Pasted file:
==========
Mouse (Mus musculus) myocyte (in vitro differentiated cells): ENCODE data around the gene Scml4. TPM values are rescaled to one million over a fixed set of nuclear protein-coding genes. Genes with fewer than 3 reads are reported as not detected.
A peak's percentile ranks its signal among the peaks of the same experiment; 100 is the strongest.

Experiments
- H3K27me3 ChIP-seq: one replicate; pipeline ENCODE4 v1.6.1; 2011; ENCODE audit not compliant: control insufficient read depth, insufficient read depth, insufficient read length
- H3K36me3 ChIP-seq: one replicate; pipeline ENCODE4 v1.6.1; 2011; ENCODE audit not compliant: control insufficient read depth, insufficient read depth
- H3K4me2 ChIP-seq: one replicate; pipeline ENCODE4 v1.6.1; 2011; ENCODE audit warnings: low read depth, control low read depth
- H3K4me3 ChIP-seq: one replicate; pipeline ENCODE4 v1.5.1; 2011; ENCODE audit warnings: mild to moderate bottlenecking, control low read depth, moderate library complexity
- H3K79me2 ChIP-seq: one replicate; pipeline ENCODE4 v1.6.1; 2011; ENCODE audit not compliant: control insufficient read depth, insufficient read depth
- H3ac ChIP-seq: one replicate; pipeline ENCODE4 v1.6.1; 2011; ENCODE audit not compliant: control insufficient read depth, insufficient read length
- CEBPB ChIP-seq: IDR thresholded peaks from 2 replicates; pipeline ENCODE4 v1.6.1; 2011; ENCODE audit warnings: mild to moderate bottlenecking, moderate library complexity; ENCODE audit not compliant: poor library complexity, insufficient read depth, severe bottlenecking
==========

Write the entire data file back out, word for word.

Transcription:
Mouse (Mus musculus) myocyte (in vitro differentiated cells): ENCODE data around the gene Scml4. TPM values are rescaled to one million over a fixed set of nuclear protein-coding genes. Genes with fewer than 3 reads are reported as not detected.
A peak's percentile ranks its signal among the peaks of the same experiment; 100 is the strongest.

Experiments
- H3K27me3 ChIP-seq: one replicate; pipeline ENCODE4 v1.6.1; 2011; ENCODE audit not compliant: control insufficient read depth, insufficient read depth, insufficient read length
- H3K36me3 ChIP-seq: one replicate; pipeline ENCODE4 v1.6.1; 2011; ENCODE audit not compliant: control insufficient read depth, insufficient read depth
- H3K4me2 ChIP-seq: one replicate; pipeline ENCODE4 v1.6.1; 2011; ENCODE audit warnings: low read depth, control low read depth
- H3K4me3 ChIP-seq: one replicate; pipeline ENCODE4 v1.5.1; 2011; ENCODE audit warnings: mild to moderate bottlenecking, control low read depth, moderate library complexity
- H3K79me2 ChIP-seq: one replicate; pipeline ENCODE4 v1.6.1; 2011; ENCODE audit not compliant: control insufficient read depth, insufficient read depth
- H3ac ChIP-seq: one replicate; pipeline ENCODE4 v1.6.1; 2011; ENCODE audit not compliant: control insufficient read depth, insufficient read length
- CEBPB ChIP-seq: IDR thresholded peaks from 2 replicates; pipeline ENCODE4 v1.6.1; 2011; ENCODE audit warnings: mild to moderate bottlenecking, moderate library complexity; ENCODE audit not compliant: poor library complexity, insufficient read depth, severe bottlenecking